So we headed onward. We tried a couple of coffee shops, but couldn’t communicate well enough to figure out whether they’d have anything I’d eat. Finally, we decided to check out the nearby Starbucks, where I was pleasantly surprised to see that they had balsamic chicken sandwiches available. So that’s what I had for breakfast — coffee and chicken at Starbucks. And then a scone for dessert. And then some delicious fruit from the am-pm market on the ground floor of the IBM Hakozaki building. Total expense, about ¥1000, and it was healthier than what I would have had at the hotel (well, maybe the scone wasn’t the healthiest choice I could have made, but I did pick the blueberry scone instead of the chocolate chunk variety).

Now I’m in the meeting room for the rest of the day (unless there’s enough time for an escape during lunch or breaks). Oh, well…that is why I’m here, after all.

A rainy night in Tokyo

The weather yesterday was gorgeous. Perfect for a day of sightseeing and recovering from jetlag.

Today, on the other hand, dawned cloudy, and the clouds thickened all day. Perfect for a day of meetings in a hot conference room.
Or at least perfect for making me less unhappy to be stuck in a hot conference room. I did manage two quick forays outside during break, but it wasn’t enough.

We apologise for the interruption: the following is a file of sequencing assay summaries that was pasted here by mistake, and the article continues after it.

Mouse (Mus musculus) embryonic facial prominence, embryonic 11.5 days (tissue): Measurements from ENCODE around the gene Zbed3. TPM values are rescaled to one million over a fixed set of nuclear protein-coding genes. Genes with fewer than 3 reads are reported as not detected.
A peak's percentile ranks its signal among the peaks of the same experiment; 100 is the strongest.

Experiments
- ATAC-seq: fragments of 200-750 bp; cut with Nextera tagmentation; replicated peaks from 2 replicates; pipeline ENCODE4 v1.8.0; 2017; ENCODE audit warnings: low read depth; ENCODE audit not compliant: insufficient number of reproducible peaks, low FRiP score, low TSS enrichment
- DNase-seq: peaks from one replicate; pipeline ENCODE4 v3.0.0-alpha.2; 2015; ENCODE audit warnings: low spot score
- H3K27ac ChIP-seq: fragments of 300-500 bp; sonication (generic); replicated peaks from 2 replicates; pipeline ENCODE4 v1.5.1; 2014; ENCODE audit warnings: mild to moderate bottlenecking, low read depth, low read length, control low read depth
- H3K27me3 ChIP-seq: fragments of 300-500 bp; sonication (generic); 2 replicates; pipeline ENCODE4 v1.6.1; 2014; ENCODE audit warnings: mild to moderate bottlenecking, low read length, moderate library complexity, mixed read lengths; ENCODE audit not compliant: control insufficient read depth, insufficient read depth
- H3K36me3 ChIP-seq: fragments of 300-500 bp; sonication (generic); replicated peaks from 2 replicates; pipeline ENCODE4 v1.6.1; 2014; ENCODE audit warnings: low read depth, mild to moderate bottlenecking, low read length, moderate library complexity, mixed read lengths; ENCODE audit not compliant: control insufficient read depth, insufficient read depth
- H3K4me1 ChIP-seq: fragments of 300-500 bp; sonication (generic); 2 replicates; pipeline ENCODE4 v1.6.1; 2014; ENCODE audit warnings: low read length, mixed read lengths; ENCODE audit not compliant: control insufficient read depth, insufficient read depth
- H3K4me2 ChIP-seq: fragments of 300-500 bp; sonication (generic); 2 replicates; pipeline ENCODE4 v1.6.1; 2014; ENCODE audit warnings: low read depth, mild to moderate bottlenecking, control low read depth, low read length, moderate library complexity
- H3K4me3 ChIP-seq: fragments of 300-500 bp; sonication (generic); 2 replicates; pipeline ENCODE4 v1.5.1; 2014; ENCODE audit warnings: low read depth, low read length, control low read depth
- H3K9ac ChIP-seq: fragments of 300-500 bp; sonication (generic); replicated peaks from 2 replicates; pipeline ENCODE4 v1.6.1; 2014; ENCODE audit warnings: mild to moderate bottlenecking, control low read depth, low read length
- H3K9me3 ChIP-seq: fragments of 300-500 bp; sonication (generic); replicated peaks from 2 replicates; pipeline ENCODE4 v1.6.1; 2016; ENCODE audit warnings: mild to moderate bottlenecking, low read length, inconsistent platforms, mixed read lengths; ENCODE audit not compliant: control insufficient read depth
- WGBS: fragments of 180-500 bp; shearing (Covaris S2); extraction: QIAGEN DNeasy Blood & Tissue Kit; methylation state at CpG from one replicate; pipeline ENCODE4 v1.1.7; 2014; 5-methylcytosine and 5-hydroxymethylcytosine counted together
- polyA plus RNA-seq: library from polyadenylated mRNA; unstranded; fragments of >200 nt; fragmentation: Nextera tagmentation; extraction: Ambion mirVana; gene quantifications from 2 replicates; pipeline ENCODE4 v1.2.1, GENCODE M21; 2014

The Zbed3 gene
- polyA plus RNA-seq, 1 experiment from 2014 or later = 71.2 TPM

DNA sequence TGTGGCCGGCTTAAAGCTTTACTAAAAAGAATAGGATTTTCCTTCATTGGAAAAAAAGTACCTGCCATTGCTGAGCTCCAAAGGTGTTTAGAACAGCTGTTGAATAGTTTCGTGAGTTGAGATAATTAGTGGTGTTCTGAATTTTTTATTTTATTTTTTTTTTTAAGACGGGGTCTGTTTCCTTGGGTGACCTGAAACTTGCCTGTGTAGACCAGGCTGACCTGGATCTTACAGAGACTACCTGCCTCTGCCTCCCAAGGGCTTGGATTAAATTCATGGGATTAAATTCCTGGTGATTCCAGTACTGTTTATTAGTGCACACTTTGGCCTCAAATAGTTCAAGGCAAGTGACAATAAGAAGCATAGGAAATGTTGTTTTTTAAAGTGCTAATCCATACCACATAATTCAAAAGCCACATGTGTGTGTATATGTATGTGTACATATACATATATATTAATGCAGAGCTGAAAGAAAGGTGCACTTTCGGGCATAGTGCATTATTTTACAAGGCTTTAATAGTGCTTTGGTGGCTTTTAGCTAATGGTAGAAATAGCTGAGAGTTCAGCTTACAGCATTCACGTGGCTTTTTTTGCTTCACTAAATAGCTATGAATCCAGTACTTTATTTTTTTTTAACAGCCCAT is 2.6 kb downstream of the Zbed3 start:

One of the customs at the TC meeting is to have a group dinner at an interesting restaurant on the first night of the meeting (everyone is on their own for the second night). The host usually picks a cuisine and a restaurant which reflects the locale; tonight, we had dinner in the Chanko Nabe style at Chanko Kirishima, about 2km away from the hotel.

Chanko Nabe is a stew, and it’s cooked communally for everyone at the table. This posed a bit of a problem for our group, because one of our members is allergic to garlic, and I can’t eat pork or shellfish. So they put the two of us together, and one other TC member joined us — it was nearly two, but the restaurant had only planned for three special meals when they set up the portions.